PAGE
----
Nothing of the fatalities were attributed to the study drug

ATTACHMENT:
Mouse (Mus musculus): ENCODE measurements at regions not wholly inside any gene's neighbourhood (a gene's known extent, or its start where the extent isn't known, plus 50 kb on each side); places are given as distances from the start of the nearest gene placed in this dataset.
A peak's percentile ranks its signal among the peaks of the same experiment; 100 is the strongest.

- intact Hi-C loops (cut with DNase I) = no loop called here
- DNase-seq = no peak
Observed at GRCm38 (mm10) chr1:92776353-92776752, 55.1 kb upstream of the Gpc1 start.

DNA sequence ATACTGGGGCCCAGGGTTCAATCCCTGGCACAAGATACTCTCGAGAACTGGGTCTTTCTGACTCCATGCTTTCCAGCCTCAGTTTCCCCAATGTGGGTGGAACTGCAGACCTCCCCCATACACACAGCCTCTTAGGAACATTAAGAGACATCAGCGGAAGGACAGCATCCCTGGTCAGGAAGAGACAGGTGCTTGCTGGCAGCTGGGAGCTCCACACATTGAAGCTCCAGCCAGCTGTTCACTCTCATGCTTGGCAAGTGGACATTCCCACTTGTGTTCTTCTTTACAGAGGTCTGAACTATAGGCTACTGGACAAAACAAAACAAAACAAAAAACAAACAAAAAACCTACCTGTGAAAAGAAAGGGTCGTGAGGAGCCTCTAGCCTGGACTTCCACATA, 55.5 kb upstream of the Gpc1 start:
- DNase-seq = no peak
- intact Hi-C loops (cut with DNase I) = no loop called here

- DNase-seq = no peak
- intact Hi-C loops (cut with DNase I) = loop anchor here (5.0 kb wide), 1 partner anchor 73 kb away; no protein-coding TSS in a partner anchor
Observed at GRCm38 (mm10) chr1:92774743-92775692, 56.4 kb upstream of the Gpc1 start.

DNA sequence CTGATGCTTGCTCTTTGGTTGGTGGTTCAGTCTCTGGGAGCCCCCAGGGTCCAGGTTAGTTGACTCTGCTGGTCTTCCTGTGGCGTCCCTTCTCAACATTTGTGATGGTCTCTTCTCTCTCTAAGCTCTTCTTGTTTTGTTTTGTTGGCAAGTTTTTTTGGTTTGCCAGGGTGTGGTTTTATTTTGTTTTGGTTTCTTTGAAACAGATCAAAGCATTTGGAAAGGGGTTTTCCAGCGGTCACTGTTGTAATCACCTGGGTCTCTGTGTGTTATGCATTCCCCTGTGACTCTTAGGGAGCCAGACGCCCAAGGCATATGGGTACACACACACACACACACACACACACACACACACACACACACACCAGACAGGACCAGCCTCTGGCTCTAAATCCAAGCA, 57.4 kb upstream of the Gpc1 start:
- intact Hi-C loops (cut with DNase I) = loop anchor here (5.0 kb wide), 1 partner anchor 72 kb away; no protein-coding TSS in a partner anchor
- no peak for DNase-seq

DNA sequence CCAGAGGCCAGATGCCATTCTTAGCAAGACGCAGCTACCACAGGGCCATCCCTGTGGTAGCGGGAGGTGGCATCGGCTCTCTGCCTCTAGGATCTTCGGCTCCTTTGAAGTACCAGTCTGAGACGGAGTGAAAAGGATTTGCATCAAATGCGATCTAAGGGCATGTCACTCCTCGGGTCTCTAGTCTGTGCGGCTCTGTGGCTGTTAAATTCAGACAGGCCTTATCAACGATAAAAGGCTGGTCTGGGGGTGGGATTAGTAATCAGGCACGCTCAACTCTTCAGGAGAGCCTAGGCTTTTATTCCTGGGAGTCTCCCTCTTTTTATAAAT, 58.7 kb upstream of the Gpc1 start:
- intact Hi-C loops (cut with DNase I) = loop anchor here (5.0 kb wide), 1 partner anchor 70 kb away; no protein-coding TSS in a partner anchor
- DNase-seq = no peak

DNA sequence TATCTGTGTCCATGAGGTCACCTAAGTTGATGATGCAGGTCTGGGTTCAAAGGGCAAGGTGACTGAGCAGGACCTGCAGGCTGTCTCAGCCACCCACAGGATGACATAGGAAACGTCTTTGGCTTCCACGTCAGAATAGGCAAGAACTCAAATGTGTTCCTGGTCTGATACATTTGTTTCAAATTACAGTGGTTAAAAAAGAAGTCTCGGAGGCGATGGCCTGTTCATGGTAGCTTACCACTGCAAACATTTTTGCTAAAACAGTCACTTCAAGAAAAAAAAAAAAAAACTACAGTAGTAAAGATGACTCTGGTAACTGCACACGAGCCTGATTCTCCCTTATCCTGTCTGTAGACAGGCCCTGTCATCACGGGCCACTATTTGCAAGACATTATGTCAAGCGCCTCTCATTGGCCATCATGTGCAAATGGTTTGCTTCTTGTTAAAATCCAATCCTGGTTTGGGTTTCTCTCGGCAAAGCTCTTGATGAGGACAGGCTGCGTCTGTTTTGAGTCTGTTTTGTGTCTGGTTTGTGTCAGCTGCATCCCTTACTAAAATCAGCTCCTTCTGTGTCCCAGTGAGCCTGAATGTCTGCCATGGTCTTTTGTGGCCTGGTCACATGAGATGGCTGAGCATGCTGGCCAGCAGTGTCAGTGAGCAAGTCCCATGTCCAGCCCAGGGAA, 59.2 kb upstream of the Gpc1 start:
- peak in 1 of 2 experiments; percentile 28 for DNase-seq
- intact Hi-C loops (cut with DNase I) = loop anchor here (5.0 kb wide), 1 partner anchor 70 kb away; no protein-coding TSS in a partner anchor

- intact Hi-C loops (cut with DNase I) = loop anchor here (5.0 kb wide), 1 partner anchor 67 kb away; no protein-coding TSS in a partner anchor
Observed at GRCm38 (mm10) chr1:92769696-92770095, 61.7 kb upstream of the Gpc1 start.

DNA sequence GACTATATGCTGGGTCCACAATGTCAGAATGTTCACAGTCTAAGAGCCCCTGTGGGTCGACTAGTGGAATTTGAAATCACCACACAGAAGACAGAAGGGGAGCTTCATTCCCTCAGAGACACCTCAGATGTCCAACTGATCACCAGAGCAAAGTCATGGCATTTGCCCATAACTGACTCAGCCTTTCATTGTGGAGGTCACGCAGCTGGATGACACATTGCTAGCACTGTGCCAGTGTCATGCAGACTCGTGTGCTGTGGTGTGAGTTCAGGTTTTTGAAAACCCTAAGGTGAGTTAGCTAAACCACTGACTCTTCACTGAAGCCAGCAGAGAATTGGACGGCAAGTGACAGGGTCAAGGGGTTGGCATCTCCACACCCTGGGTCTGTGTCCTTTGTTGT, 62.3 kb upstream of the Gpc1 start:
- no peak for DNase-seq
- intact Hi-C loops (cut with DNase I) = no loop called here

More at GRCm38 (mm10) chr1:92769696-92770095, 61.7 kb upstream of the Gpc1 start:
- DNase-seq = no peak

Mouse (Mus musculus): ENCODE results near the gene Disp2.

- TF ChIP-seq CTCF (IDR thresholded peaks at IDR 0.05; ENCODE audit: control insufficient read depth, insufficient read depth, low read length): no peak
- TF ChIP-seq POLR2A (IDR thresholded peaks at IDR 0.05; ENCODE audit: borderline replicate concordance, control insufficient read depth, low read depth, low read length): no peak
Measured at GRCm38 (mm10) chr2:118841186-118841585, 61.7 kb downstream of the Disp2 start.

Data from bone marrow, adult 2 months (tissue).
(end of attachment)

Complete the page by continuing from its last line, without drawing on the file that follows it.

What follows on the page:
Nothing of the fatalities were attributed to the study drug. infections should be evaluated Triptophenolide with respect to both the acute infection as well as the chronic respiratory manifestations induced by RSV. genus, Paramyxovidae family. Its negative-sense single-stranded RNA genome contains 10 genes Triptophenolide that encode 11 proteins. Five of these proteins are involved in RNA synthesis: the nucleo-capside N protein, the L protein (polymerase), the phosphoprotein P, and the M2-1 and M2-2 proteins (Collins and Crowe 2007). Four other RSV proteins are associated with the lipid bilayer to form the viral envelope: the matrix M protein, two glycosylated surface proteins, the F and G proteins, and a small hydrophobic SH protein. The F and G proteins are crucial for the infectivity and pathogenesis of the virus. The G protein mediates attachment of the virus to respiratory epithelial cells, whereas the F (fusion) protein facilitates entry of the virus by fusing viral and cellular membranes and insertion of the RNA into the host cell inducing the formation of the characteristic syncytia (Hall 2000). The F and G proteins carry the antigenic determinants that elicit the production of neutralizing antibodies by the host. The remaining two proteins, NS1 and NS2, are nonstructural accessory proteins involved in modulating the host response to infection. NS1 and NS2 are abundantly present in infected cells and confer virus resistance to type-I interferons enhancing viral replication and survival (Spann et al 2004). Compared with other close relatives, in RSV the M2-1 protein is essential for the viability of the virus and in its absence transcription terminates nonspecifically and results in expression of NS1 and NS2 alone (Fearns and Collins 1999). RSV displays minimal antigenic heterogeneity; however, there are two major RSV subtypes, A and B, which cocirculate each year. Much of the antigenic diversity between and within RSV subtypes is due to variations Mouse monoclonal to GFAP. GFAP is a member of the class III intermediate filament protein family. It is heavily, and specifically, expressed in astrocytes and certain other astroglia in the central nervous system, in satellite cells in peripheral ganglia, and in non myelinating Schwann cells in peripheral nerves. In addition, neural stem cells frequently strongly express GFAP. Antibodies to GFAP are therefore very useful as markers of astrocytic cells. In addition many types of brain tumor, presumably derived from astrocytic cells, heavily express GFAP. GFAP is also found in the lens epithelium, Kupffer cells of the liver, in some cells in salivary tumors and has been reported in erythrocytes. in the G glycoprotein, with as little as 35% homology between G glycoprotein of strains A and B (Johnson et al 2004). It is not clear whether one subtype is more virulent than the other (Devincenzo 2004; Chavez-Bueno et al 2005). Antibody responses to the F protein are often cross-reactive for RSV A and Triptophenolide B, while antibody responses to the G protein are subtype specific. Epidemiology RSV is the leading viral pathogen responsible for lower respiratory tract infection (LRTI) requiring hospitalization in infants and young children worldwide. In US alone, it is estimated that at least 140,000 hospitalizations can be attributed to RSV LRTI each year (Shay et al 1999). The reservoir is exclusively human. RSV outbreaks occur annually and predictably, lasting from late fall through early spring in temperate climates but it can circulate all year long in areas close to the equator (Mejias et al 2005a). The spectrum of RSV disease is wide, ranging from mild upper respiratory tract infection (URI), LRTI, to respiratory failure. Primary RSV infection is almost always symptomatic. Infection with RSV is one of the most common diseases of childhood. It is responsible for 50%C90% of children hospitalized for bronchiolitis and for 5%C40% due to pneumonia (Psarras et al 2004). Approximately two-thirds of infants are infected with RSV during the first year of life, and 90% have been infected one or more times by 2 years of age (Glezen et al 1986). Studies conducted in many different countries over the last 20 years have consistently demonstrated that premature infants and children with chronic lung disease (CLD) and congenital heart disease (CHD) are at greater risk for severe RSV infection. In addition, RSV has been associated with severe respiratory illness in the elderly, immunocompromised patients as well as in previously healthy adults (Hall et al 1978). In addition to Triptophenolide the acute morbidity, different studies have shown over the past 10 years that young children who had RSV LTRI are at increased risk for developing recurrent wheezing and possibly asthma later in childhood (Stein et al 1999; Sigurs et al 2005). RSV treatment While significant advances in the knowledge of RSV biology, immunology, and epidemiology have been Triptophenolide made in the last 40 years, there continues to be significant controversy over.